There are a number of ways to solve that problem, according to Mitch. In the case of Riot, they essentially cloned Defense of the Ancients and had a very intentional GTM strategy that co-opted the existing DOTA community. “They hired members of the community and brought them in-house to be community leaders that would then go out and manage forums.” Then they “very surreptitiously and quietly acquired websites and other communities that we could use to subtly focus editorial attention on the upcoming smash hit League of Legends. That really did achieve that kind of initial frictionless access to the first to that first million or so users.” 

"It's the synthesis of those things that really creates the value"

Riot succeeded because there “was this combination of an extremely passionate team focused on customer quality and engagement, with a distinct distribution advantage and a business model that was amenable to scale.” Not many people today are chasing that combination - “maybe they'll get the team part of it, or maybe they'll get the product part of it or whatever, but they don't understand that it's the synthesis of those things that really creates the value.”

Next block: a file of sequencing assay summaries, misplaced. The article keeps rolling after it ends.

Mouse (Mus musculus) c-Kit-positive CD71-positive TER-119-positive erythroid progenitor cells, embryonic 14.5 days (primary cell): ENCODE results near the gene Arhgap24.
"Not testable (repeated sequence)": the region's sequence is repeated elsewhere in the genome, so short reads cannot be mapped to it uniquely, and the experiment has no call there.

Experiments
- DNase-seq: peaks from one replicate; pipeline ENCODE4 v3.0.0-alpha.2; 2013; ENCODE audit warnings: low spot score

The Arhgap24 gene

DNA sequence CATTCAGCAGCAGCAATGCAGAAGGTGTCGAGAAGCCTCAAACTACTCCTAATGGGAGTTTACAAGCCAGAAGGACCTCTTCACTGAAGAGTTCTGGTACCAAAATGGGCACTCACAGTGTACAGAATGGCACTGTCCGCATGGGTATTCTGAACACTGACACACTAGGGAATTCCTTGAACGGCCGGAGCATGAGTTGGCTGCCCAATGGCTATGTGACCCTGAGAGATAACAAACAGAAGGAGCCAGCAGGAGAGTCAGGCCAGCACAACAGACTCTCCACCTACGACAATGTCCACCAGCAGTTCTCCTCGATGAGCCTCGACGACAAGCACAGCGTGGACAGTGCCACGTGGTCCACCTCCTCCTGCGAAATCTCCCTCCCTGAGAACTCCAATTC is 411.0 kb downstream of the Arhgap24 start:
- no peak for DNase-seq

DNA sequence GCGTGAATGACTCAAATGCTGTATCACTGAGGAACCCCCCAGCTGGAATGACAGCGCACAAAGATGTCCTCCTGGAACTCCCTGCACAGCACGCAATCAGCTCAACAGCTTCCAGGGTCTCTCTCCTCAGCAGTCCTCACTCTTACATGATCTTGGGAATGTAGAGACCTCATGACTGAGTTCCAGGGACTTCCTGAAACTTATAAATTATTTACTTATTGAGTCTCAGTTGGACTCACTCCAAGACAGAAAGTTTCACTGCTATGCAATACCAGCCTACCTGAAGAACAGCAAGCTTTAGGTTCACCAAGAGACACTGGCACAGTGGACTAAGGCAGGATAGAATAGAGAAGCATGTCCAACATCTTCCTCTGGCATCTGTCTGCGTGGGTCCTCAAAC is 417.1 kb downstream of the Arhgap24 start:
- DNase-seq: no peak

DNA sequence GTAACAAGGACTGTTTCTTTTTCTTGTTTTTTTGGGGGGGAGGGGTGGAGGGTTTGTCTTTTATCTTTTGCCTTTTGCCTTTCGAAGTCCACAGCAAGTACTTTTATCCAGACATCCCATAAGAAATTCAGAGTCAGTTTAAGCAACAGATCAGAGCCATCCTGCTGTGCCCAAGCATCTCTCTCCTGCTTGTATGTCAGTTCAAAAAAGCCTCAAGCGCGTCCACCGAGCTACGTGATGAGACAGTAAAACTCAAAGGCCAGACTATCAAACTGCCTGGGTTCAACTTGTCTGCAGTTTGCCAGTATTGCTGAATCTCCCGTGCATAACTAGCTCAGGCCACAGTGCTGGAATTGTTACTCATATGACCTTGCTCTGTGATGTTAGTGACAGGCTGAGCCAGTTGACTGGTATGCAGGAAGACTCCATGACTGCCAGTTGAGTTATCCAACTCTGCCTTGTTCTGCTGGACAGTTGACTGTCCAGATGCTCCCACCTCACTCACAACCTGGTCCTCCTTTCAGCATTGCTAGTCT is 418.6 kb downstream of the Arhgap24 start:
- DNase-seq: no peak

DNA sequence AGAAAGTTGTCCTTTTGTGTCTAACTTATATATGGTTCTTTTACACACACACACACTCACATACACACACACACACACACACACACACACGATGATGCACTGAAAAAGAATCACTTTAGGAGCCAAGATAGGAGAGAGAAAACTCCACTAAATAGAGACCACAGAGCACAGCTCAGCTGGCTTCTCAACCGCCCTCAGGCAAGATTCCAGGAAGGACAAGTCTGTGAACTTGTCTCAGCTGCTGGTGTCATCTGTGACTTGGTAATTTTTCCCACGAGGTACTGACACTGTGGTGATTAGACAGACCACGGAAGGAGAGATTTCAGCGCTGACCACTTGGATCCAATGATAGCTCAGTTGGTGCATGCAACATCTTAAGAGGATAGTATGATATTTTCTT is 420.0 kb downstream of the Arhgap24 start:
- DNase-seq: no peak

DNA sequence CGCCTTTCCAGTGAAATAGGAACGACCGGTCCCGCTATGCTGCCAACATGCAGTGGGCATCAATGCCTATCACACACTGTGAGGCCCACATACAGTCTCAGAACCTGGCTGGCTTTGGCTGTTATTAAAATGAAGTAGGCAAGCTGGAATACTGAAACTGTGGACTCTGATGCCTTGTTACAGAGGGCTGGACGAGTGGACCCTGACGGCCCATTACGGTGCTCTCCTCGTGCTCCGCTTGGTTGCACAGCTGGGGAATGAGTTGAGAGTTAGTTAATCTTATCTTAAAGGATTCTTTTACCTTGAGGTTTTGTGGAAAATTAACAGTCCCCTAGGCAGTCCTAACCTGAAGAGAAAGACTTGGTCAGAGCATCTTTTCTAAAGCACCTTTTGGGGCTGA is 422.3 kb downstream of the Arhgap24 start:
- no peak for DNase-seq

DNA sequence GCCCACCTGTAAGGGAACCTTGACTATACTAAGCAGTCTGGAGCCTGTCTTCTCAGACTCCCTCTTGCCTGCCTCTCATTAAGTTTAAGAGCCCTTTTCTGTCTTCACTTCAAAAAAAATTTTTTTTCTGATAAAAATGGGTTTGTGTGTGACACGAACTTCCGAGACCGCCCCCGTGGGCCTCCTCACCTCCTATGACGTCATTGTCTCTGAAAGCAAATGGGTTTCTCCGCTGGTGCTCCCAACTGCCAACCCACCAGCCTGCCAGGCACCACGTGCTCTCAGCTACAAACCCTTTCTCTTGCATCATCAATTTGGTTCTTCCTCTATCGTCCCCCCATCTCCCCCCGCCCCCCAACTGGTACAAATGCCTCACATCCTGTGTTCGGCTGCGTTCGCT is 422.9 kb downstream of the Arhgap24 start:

Replicating thatgamecompany: Game design shines with the right GTM strategy

Paradoxically, the same thinking led to another of Mitch’s great investments - thatgamecompany. It might seem unintuitive: Riot was founded by two people with no experience in game development and weren’t designers, while thatgamecompany’s founder, Jenova Chen, was already considered a master of design. But like Riot, thatgamecompany saw Jenova entering a market and category that he had no experience with. Jenova’s previous games, like Journey and Flower, were premium indie darlings for PC and console. Mitch’s investment, however, relied on Chen building a F2P mobile success.